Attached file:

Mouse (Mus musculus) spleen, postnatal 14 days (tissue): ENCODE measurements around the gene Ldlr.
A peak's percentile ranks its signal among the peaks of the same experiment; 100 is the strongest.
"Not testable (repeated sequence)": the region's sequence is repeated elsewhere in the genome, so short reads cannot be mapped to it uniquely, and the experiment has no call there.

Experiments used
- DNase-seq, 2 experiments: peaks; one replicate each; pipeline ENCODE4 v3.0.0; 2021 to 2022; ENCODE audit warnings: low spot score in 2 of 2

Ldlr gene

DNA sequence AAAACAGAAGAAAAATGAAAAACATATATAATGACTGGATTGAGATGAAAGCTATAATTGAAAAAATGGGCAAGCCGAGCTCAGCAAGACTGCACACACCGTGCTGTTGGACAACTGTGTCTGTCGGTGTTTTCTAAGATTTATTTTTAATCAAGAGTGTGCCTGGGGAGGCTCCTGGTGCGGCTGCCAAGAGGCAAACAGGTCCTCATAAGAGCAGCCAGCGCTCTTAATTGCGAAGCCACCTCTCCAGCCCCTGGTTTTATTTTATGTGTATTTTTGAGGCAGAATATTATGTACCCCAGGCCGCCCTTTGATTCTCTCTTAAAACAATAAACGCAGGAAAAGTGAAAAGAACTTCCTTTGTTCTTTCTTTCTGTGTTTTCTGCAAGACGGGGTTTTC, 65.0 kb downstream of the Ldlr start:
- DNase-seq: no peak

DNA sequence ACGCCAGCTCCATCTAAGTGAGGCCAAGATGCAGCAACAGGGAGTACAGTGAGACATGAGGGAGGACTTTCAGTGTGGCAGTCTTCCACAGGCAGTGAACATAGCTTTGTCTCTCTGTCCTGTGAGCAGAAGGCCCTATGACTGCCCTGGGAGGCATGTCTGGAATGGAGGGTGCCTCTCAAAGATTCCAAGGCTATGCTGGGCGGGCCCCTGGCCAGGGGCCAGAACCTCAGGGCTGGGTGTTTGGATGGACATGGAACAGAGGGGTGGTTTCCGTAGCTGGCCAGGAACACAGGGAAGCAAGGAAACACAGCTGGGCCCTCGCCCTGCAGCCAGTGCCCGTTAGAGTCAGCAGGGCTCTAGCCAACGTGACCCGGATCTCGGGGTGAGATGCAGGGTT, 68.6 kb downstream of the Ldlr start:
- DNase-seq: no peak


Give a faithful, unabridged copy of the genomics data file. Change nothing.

Mouse (Mus musculus) spleen, postnatal 14 days (tissue): ENCODE measurements around the gene Ldlr.
A peak's percentile ranks its signal among the peaks of the same experiment; 100 is the strongest.
"Not testable (repeated sequence)": the region's sequence is repeated elsewhere in the genome, so short reads cannot be mapped to it uniquely, and the experiment has no call there.

Experiments used
- DNase-seq, 2 experiments: peaks; one replicate each; pipeline ENCODE4 v3.0.0; 2021 to 2022; ENCODE audit warnings: low spot score in 2 of 2

Ldlr gene

DNA sequence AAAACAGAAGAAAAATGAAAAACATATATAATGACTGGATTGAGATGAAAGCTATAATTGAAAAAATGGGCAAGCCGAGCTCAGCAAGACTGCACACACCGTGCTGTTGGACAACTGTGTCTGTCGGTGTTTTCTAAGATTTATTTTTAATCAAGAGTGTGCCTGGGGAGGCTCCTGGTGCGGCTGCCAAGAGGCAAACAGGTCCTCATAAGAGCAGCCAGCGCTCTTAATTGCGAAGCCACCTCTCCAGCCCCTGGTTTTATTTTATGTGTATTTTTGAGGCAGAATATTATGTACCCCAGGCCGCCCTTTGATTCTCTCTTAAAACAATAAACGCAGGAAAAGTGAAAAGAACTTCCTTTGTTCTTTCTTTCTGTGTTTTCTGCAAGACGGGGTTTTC, 65.0 kb downstream of the Ldlr start:
- DNase-seq: no peak

DNA sequence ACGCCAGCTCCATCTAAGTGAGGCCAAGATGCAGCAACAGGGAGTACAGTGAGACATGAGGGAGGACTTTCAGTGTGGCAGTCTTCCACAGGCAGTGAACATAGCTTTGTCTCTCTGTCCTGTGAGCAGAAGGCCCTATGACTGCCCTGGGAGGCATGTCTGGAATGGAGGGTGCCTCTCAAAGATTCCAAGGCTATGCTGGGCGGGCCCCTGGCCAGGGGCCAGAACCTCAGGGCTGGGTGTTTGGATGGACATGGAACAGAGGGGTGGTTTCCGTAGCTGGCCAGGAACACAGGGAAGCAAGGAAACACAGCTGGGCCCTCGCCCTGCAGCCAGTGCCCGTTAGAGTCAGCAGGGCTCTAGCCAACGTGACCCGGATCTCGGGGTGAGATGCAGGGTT, 68.6 kb downstream of the Ldlr start:
- DNase-seq: no peak